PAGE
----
A typical approach to avoid two instances of the same script running simultaneously looks like this:

[ -f ".lock" ] && exit 1
touch .lock
# do something
rm .lock

Is there a better way to lock on files from a shell-script, avoiding a race condition? Must directories be used instead?

  • 1
    Questions should be marked "[solved]" by selecting an answer, not by editing the title and adding "[solved]". – Barry Kelly Nov 28 '08 at 12:35
  • problem is, I can't mark my own answer as "accepted" – n-alexander Dec 12 '08 at 10:46
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    I don't think your answer is the best one, frankly :) – Barry Kelly Feb 4 '11 at 11:27

Yes, there is indeed a race condition in the sample script. You can use bash's noclobber option in order to get a failure in case of a race, when a different script sneaks in between the -f test and the touch.

The following is a sample code-snippet (inspired by this article) that illustrates the mechanism:

if (set -o noclobber; echo "$$" > "$lockfile") 2> /dev/null; 
   # This will cause the lock-file to be deleted in case of a
   # premature exit.
   trap 'rm -f "$lockfile"; exit $?' INT TERM EXIT

   # Critical Section: Here you'd place the code/commands you want
   # to be protected (i.e., not run in multiple processes at once).

   rm -f "$lockfile"
   trap - INT TERM EXIT
   echo "Failed to acquire lock-file: $lockfile." 
   echo "Held by process $(cat $lockfile)."
  • noclobber is useful, thanks – n-alexander Feb 18 '11 at 17:23
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    Thanks! Reposted here. – JamesThomasMoon1979 Aug 12 '15 at 4:13
  • In case anyone else was wondering what the $$ does, it gives back the PID (process ID) of the running script. – Chris W. Jul 15 at 20:05

Try flock command:

exec 200>"$LOCK_FILE"
flock -e -n 200 || exit 1

It will exit if the lock file is locked. It is atomic and it will work over recent version of NFS.

I did a test. I have created a counter file with 0 in it and executed the following in a loop on two servers simultaneously 500 times:


exec 200>/nfs/mount/testlock
flock -e 200

NO=`cat /nfs/mount/counter`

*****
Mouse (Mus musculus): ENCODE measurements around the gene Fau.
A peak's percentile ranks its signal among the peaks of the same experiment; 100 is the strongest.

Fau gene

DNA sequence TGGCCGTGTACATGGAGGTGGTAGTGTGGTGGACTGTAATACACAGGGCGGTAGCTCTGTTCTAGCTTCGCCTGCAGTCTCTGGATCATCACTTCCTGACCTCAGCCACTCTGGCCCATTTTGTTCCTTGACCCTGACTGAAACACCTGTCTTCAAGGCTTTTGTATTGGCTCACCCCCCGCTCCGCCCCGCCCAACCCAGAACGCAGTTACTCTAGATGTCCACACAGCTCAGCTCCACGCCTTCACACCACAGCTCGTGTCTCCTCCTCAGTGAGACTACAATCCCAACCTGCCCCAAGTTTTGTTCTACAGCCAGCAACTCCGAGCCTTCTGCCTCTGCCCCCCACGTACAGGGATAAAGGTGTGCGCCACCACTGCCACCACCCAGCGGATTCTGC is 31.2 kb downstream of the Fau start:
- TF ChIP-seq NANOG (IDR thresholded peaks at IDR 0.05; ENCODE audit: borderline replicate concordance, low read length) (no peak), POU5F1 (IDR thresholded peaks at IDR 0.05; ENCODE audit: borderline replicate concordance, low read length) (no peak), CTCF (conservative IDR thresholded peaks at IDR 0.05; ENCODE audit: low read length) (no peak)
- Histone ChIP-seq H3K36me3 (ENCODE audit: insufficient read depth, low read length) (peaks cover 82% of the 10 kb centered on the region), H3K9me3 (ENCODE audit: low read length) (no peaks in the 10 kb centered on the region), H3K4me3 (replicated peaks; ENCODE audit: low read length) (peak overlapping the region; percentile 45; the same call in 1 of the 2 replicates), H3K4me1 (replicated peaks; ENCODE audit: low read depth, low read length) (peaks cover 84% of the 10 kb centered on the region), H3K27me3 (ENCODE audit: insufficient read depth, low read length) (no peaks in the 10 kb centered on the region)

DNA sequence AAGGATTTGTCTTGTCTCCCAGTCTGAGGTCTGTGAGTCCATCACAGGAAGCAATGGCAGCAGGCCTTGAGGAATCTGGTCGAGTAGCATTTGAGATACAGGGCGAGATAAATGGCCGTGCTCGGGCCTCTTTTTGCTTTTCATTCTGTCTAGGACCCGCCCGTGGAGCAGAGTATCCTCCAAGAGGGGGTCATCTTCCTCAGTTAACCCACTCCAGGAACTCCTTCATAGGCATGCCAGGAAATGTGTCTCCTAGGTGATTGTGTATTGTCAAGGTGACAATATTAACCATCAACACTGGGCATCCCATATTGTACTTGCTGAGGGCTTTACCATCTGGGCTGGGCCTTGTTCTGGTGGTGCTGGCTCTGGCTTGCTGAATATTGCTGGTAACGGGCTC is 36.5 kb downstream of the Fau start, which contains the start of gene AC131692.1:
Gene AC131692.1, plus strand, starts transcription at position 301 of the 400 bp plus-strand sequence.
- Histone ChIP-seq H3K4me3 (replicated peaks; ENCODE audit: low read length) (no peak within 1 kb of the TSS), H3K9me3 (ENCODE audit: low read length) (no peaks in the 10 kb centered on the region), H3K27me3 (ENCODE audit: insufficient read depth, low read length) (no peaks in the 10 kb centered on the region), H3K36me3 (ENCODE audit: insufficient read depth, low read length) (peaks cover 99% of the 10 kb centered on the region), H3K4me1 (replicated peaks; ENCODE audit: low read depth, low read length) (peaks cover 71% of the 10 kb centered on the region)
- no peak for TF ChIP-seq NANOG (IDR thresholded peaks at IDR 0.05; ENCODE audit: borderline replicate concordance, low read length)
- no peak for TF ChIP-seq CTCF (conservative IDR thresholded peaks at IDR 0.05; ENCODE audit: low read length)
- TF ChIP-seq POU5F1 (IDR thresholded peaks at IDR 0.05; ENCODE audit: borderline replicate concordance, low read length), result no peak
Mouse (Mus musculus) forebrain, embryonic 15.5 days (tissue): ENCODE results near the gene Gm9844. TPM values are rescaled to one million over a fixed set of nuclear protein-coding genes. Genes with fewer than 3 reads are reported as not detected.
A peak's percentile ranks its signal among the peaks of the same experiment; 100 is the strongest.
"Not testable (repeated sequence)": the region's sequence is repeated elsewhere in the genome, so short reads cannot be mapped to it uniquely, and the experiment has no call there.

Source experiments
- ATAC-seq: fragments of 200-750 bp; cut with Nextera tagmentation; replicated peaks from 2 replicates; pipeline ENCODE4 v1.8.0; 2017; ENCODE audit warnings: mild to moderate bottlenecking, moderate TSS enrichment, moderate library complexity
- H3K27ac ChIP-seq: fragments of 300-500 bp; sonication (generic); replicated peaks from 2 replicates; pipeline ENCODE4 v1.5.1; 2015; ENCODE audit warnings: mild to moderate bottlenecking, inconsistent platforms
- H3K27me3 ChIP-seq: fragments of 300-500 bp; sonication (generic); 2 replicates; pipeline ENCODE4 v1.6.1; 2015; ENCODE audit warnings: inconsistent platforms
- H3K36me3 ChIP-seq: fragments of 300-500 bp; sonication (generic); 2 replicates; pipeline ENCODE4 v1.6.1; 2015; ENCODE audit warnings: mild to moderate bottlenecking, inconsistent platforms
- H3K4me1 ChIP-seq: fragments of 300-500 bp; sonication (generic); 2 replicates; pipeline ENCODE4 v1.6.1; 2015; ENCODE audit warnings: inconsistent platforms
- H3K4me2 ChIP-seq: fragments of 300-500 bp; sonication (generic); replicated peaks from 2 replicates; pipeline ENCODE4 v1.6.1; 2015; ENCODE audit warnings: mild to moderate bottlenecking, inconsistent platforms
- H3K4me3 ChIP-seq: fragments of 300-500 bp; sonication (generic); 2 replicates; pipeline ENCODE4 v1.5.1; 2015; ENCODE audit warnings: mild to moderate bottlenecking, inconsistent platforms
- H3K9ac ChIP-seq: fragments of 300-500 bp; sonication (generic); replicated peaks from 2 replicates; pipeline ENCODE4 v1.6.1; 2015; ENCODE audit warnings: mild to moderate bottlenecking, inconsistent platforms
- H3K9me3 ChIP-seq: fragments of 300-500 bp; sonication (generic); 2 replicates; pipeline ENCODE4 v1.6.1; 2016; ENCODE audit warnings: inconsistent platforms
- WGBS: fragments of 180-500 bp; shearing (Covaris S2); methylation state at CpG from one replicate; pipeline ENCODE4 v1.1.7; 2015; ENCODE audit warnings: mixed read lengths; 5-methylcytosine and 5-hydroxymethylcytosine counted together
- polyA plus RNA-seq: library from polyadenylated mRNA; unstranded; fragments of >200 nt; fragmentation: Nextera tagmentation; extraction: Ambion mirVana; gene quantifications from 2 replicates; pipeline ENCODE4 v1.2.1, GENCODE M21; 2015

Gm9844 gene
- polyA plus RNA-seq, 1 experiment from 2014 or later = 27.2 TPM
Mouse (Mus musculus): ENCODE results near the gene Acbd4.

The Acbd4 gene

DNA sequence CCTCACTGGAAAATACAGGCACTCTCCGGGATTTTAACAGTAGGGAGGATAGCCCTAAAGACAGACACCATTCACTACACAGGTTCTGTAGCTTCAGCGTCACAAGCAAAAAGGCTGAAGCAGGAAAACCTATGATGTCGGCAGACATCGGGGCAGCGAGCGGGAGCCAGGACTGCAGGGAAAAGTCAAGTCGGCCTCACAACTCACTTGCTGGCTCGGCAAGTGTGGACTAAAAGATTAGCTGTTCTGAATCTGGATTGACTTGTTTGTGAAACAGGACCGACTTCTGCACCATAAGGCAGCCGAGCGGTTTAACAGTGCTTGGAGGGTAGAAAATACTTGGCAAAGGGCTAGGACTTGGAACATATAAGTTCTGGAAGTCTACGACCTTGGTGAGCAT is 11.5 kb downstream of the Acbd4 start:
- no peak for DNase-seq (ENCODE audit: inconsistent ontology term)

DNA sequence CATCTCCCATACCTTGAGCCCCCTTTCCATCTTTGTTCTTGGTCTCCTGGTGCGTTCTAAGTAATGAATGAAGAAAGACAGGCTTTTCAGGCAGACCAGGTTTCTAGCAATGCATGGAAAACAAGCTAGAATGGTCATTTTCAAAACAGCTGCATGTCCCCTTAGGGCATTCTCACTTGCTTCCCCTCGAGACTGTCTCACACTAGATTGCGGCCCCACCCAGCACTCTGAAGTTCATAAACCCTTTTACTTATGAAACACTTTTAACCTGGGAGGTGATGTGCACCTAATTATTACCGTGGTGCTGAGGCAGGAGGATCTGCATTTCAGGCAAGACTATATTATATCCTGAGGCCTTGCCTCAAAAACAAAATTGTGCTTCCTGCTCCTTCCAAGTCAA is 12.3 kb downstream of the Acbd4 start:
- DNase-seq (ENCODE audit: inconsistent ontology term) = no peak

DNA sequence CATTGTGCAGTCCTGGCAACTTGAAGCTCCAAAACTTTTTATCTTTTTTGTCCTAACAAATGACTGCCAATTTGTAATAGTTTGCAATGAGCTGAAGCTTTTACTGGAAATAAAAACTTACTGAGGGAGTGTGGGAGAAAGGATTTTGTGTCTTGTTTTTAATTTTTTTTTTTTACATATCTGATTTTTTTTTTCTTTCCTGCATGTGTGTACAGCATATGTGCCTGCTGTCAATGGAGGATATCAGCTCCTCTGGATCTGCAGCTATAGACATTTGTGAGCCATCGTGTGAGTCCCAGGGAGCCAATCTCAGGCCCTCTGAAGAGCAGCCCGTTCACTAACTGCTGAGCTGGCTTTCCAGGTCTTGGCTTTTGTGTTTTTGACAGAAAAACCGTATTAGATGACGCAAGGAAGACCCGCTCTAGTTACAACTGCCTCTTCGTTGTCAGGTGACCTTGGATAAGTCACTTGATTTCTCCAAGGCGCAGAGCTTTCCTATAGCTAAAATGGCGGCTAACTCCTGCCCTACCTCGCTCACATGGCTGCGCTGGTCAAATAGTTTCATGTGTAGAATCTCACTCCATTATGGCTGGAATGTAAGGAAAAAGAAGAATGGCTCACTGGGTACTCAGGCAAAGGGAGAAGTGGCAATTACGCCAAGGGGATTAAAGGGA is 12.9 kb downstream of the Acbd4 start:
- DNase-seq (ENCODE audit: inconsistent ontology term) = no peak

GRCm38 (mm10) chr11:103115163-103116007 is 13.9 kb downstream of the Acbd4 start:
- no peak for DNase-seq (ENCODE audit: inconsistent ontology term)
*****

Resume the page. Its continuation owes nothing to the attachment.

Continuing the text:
echo "$NO"
let NO=NO+1
echo "$NO" > /nfs/mount/counter

One node was fighting with the other for the lock. When both runs finished the file content was 1000. I have tried multiple times and it always works!

Note: NFS client is RHEL 5.2 and server used is NetApp.

  • great post! thank you – Janning Jan 20 '11 at 8:43
  • Reasonably good coverage on flock: in my sampling, I have it on Cygwin and Linux, but not Solaris or Mac. – Barry Kelly Feb 4 '11 at 11:30
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    Would you mind explaining the syntax a bit more? I am especially wondering about exec 200>"$LOCK_FILE". Gonna figure this out with the man pages, but your answer would be much better if it explained what these lines do. – Jan-Philip Gehrcke Aug 1 '13 at 13:42
  • Bash 3.2 manual, section 3.6: "Redirections using file descriptors greater than 9 should be used with care, as they may conflict with file descriptors the shell uses internally." Intense use of FD 200 (such as 500 times in a row from multiple processes) could cause problems, no? – system PAUSE Jan 4 '14 at 1:04

Lock your script (against parallel run)




seems like I've found an easier solution: man lockfile

  • 1
    Note that lockfile is not portable - it might not available; it's part of procmail (AFAIK). – Barry Kelly Nov 28 '08 at 12:34
  • Linux shell even less so :) – n-alexander Dec 12 '08 at 10:47
  • The shell is more portable than procmail, in so far as you're more likely to have bash than procmail. I have bash on Solaris, Linux, Mac and Windows here. lockfile isn't on any of them. – Barry Kelly Feb 4 '11 at 11:25
  • yes, flock is better – n-alexander Feb 18 '11 at 17:24
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    I wrote a bash script using noclobber that mimics some of the behavior of Procmail's lockfile. It should be portable, and you can find it here: codng.com/2011/05/file-locks-in-bash.html – juancn May 18 '11 at 14:53

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